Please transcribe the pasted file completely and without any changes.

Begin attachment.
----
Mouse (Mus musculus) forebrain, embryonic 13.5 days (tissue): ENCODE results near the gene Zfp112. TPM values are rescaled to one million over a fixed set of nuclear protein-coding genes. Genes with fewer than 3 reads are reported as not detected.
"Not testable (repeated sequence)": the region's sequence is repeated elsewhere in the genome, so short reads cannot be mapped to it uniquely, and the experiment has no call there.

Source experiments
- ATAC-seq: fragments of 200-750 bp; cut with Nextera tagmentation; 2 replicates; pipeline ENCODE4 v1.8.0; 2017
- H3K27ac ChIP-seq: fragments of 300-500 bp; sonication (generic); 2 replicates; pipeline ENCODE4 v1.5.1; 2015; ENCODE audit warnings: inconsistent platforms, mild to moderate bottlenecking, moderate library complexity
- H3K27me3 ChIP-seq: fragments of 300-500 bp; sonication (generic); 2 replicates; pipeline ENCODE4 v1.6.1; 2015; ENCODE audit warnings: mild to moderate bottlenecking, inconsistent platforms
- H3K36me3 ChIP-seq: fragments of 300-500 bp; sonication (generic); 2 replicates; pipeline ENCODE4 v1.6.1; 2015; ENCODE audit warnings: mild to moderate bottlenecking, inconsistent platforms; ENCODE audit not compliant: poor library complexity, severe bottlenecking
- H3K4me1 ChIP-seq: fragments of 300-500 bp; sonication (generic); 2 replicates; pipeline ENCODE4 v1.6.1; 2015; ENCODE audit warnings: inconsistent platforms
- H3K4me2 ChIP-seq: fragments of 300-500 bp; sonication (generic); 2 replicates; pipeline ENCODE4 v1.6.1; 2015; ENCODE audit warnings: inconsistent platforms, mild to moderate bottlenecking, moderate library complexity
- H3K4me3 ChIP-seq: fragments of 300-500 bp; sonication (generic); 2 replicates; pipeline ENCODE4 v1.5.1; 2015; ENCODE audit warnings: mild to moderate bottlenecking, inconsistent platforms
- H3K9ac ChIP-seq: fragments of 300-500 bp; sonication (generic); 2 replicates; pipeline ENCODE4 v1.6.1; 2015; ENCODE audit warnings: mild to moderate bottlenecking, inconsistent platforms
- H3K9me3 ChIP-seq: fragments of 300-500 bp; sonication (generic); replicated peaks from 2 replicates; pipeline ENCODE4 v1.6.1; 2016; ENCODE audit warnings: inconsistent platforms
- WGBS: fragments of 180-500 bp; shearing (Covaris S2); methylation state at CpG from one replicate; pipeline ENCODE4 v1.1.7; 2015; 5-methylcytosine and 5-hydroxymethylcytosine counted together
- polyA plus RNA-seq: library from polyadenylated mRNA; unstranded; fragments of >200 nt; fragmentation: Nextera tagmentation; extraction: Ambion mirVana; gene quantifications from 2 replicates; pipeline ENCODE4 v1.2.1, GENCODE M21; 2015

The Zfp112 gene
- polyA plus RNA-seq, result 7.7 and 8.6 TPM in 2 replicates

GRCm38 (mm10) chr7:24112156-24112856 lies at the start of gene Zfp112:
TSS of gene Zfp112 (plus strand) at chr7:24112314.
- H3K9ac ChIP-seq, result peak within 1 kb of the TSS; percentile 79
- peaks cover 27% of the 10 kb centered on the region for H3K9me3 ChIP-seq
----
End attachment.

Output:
Mouse (Mus musculus) forebrain, embryonic 13.5 days (tissue): ENCODE results near the gene Zfp112. TPM values are rescaled to one million over a fixed set of nuclear protein-coding genes. Genes with fewer than 3 reads are reported as not detected.
"Not testable (repeated sequence)": the region's sequence is repeated elsewhere in the genome, so short reads cannot be mapped to it uniquely, and the experiment has no call there.

Source experiments
- ATAC-seq: fragments of 200-750 bp; cut with Nextera tagmentation; 2 replicates; pipeline ENCODE4 v1.8.0; 2017
- H3K27ac ChIP-seq: fragments of 300-500 bp; sonication (generic); 2 replicates; pipeline ENCODE4 v1.5.1; 2015; ENCODE audit warnings: inconsistent platforms, mild to moderate bottlenecking, moderate library complexity
- H3K27me3 ChIP-seq: fragments of 300-500 bp; sonication (generic); 2 replicates; pipeline ENCODE4 v1.6.1; 2015; ENCODE audit warnings: mild to moderate bottlenecking, inconsistent platforms
- H3K36me3 ChIP-seq: fragments of 300-500 bp; sonication (generic); 2 replicates; pipeline ENCODE4 v1.6.1; 2015; ENCODE audit warnings: mild to moderate bottlenecking, inconsistent platforms; ENCODE audit not compliant: poor library complexity, severe bottlenecking
- H3K4me1 ChIP-seq: fragments of 300-500 bp; sonication (generic); 2 replicates; pipeline ENCODE4 v1.6.1; 2015; ENCODE audit warnings: inconsistent platforms
- H3K4me2 ChIP-seq: fragments of 300-500 bp; sonication (generic); 2 replicates; pipeline ENCODE4 v1.6.1; 2015; ENCODE audit warnings: inconsistent platforms, mild to moderate bottlenecking, moderate library complexity
- H3K4me3 ChIP-seq: fragments of 300-500 bp; sonication (generic); 2 replicates; pipeline ENCODE4 v1.5.1; 2015; ENCODE audit warnings: mild to moderate bottlenecking, inconsistent platforms
- H3K9ac ChIP-seq: fragments of 300-500 bp; sonication (generic); 2 replicates; pipeline ENCODE4 v1.6.1; 2015; ENCODE audit warnings: mild to moderate bottlenecking, inconsistent platforms
- H3K9me3 ChIP-seq: fragments of 300-500 bp; sonication (generic); replicated peaks from 2 replicates; pipeline ENCODE4 v1.6.1; 2016; ENCODE audit warnings: inconsistent platforms
- WGBS: fragments of 180-500 bp; shearing (Covaris S2); methylation state at CpG from one replicate; pipeline ENCODE4 v1.1.7; 2015; 5-methylcytosine and 5-hydroxymethylcytosine counted together
- polyA plus RNA-seq: library from polyadenylated mRNA; unstranded; fragments of >200 nt; fragmentation: Nextera tagmentation; extraction: Ambion mirVana; gene quantifications from 2 replicates; pipeline ENCODE4 v1.2.1, GENCODE M21; 2015

The Zfp112 gene
- polyA plus RNA-seq, result 7.7 and 8.6 TPM in 2 replicates

GRCm38 (mm10) chr7:24112156-24112856 lies at the start of gene Zfp112:
TSS of gene Zfp112 (plus strand) at chr7:24112314.
- H3K9ac ChIP-seq, result peak within 1 kb of the TSS; percentile 79
- peaks cover 27% of the 10 kb centered on the region for H3K9me3 ChIP-seq